During my time at Gen Con, I was able to play or observe several games in an effort to get a feel for if they would be a worthy addition to a library’s gaming collection. I took brief notes and pictures of the games, so I will be writing a few posts over the upcoming weeks describing a game, what it felt like to play it, skills that I can see being used in the game, and my personal opinion on the game. If I don’t like the game, I’ll also try to give an alternative opinion in an effort to provide reasons for why you might want to pick up the game for your library or for your personal collection.
Also, you might have already heard of these games or they have been out for a little while, so if you have your own thoughts on the games from your own experience, feel free to share it in the comments. More experiences and thoughts on the matter give everyone a better overall perspective on the game, after all.
I should also put up the disclaimer that these are my opinions, and I have my own preferences on gameplay, so these will have some bias to them, but I will try to be as objective as possible, except for my opinion. That will be unavoidably opinionated.
This first game was played at the Demos and Developers portion of Trade Day, where we, the participants, traveled to different tables where developers had set up the games they wanted to show off and demonstrate and either played or conversed with the representatives.
Without further words, here is the first game I’ll be writing about.
Donner Dinner Party
In Donner Dinner Party, you play as the tragically doomed pioneering crew of the same historic fame in their infamous predicament of being trapped in the heavy snowfall during winter on their journey to California. Food supplies have become scarce, and the group must scavenge for food, and if not enough is found, someone must be sacrificed so that the group can eat and survive another day.
The mechanics of the game consist of a Camp Leader, Pioneers, and Cannibals. Each player is given a role, Pioneer or Cannibals. Pioneers want to survive the 6 or 7 rounds of the game with more pioneers than cannibals, the cannibals want to eat everyone. Everyone puts their heads down, the cannibals reveal themselves to each other then put their heads back down, then everyone pops up and the game begins.
Here are the full game instructions, but the gist of it is each party member contributes food to the pile, and if there isn’t enough or someone sabotages the food supply, everyone votes on who to eat to satisfy the need to feed. This continues until either all the cannibals are dead or they outnumber the pioneers.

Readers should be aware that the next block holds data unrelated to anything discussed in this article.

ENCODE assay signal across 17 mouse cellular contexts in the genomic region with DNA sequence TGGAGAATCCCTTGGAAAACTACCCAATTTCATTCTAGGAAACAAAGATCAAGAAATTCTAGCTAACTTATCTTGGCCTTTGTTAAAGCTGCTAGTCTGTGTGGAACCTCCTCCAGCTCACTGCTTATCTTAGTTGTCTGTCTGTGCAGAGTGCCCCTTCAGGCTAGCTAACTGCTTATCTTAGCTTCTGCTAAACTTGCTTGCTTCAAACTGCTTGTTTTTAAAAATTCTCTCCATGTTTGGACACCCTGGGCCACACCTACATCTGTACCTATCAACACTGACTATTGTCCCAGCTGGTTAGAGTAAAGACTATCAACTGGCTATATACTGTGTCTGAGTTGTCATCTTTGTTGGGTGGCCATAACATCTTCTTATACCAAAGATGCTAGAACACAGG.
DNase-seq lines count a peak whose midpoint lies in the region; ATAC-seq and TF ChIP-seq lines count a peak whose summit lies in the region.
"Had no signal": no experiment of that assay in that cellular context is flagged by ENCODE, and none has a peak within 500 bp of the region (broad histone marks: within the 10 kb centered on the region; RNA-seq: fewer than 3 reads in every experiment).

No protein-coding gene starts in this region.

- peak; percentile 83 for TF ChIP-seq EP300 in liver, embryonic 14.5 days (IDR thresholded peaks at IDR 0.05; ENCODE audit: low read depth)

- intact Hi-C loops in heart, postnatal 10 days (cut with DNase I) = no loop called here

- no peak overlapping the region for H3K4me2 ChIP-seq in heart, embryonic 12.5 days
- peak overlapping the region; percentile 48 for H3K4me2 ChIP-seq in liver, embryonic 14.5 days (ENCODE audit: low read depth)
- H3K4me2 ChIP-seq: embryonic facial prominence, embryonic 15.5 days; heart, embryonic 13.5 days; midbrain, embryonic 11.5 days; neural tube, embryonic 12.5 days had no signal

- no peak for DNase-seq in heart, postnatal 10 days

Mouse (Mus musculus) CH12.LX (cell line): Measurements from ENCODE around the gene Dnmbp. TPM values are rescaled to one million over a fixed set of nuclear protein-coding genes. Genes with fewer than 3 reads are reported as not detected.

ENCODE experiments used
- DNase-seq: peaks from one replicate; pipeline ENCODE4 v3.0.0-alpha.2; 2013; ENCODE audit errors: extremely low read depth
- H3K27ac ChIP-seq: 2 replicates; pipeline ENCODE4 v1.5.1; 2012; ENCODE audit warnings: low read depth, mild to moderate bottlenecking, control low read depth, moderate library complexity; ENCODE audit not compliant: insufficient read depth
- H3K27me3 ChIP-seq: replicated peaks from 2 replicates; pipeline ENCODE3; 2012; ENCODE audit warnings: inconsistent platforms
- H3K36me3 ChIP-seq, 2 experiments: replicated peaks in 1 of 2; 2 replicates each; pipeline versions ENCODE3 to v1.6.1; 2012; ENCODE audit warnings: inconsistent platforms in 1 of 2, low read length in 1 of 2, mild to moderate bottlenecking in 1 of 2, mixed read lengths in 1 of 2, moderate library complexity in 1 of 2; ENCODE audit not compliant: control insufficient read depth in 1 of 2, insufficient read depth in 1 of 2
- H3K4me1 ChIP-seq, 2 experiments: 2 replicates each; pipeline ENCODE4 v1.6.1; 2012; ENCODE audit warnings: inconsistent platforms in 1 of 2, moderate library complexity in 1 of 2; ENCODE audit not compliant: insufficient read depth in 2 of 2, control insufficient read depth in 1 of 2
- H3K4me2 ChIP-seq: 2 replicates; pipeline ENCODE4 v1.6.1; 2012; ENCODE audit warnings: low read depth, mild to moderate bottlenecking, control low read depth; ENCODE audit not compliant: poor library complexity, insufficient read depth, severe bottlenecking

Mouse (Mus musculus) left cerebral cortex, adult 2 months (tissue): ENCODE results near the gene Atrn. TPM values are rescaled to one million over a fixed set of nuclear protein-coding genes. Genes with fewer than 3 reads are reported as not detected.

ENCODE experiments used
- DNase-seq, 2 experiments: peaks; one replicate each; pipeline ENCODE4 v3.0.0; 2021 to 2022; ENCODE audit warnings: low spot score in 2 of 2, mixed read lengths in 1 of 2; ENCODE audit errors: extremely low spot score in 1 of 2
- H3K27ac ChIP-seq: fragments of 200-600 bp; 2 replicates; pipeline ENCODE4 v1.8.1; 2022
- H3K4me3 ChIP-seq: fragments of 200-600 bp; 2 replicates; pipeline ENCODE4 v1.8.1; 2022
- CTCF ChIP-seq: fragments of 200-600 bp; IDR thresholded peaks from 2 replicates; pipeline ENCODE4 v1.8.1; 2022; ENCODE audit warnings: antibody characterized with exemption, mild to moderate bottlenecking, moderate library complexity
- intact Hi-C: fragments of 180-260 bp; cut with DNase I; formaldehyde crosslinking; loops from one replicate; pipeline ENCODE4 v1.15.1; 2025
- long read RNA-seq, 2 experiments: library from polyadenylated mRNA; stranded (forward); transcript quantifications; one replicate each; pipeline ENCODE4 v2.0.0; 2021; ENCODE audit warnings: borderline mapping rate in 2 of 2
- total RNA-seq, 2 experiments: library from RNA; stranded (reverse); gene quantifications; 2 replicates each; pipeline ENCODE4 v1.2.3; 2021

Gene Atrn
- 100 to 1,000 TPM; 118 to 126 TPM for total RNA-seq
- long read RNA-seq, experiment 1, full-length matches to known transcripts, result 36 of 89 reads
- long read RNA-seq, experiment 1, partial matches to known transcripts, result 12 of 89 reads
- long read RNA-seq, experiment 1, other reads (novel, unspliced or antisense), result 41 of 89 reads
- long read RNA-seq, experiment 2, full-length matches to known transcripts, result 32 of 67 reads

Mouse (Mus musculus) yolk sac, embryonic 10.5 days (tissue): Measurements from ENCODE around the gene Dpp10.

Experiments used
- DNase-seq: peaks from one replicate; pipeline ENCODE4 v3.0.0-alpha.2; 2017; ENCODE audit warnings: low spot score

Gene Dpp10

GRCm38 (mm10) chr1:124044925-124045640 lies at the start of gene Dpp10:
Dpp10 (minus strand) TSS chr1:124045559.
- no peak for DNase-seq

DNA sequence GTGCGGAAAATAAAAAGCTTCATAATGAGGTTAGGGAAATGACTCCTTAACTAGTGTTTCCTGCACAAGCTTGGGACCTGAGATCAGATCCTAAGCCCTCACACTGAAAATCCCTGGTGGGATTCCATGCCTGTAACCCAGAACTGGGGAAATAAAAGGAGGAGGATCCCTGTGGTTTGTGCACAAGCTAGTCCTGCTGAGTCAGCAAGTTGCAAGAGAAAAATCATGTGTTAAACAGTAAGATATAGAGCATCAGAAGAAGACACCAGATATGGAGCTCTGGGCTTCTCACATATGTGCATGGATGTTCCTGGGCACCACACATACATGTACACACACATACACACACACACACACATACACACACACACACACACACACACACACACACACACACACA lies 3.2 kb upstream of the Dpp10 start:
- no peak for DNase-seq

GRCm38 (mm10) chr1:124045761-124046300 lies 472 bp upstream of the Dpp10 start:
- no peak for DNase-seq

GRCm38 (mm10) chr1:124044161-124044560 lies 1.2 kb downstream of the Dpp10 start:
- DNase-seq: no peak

If this game sounds familiar, it’s because it uses gameplay similar to the Ultimate Werewolf line of games, which were inspired by the social party game Werewolf. (Technically, Mafia came first, but it’s basically the same thing just with a different theme). A few differences make it unique, like the mechanic that there does not have to be a vote to off someone if enough food is supplied in the round. Another component of the game that gives it its own style is the use of supply cards that either can influence the scavenging round or the voting round. They also provide optional rules to give more variety or challenge if you want it.
Critical thinking, Persuasion, Simple Math
An example of how each skill is played (ha!) out:
Critical thinking: Deducing who is a cannibal and who is not based upon their actions, demeanor, or other clues.
Persuasion: Convincing the other players to not vote for you or vote for who you think should be eaten.
Simple Math: Adding up the food harvest card to see if there is a sufficient amount to feed everyone or not.
I think it is a good addition to a library’s collection. The gameplay is fun, especially if you like the social party game style, and is easy to play either with friends or play with strangers. The rules aren’t complex, and a simple trial round should be enough for most people to understand how it plays. Having a relatively small box makes it easy to fit into storage space or on a shelf for display. It doesn’t have any key game pieces that, if lost or broken, would make the game unplayable, which is great if you have a circulating game collection and pieces go missing or perish in the play. It’s also based on a historical event, so you could theme around it with social studies or American history if you want more educational value from it.
I’ll try and give a brief accessibility overview in the interest of bringing that perspective to the forefront. I’m no Meeple Like Us, so I can’t say I’ll be nearly as comprehensive or as well-versed on the areas of discussion, but I’ll try to at least give a short mention of a few matters. I don’t foresee any game-breaking issues with the color choices on the cards or few game pieces, though the cards don’t have any physically distinguishing characteristics for players. There isn’t anything that utilizes noise in the gameplay that makes it essential to play, though communication, while also not essential, is an important component of the voting phase. Because of the nature of “majority-rules” in the voting, it is easy for someone to be ganged up on, which while kind of the point, can lead to an emotional response. All of the character pieces in the game are white, which while historically accurate, still isn’t a gold star in inclusivity. From what I remember, there was a good split in female and male pieces. Those don’t affect gameplay mechanics at all, as those pieces are simply physical count trackers. It also goes without saying that this is a game about cannibalism, so if any players have a problem with that, they will want to steer clear of this.
And that’s Donner Dinner Party! Hope this was a sufficient amount of information for you to make some decisions with or at least inform you about the game. If not, feel free to ask any questions in the comment section below, and I’ll do my best to answer them fully!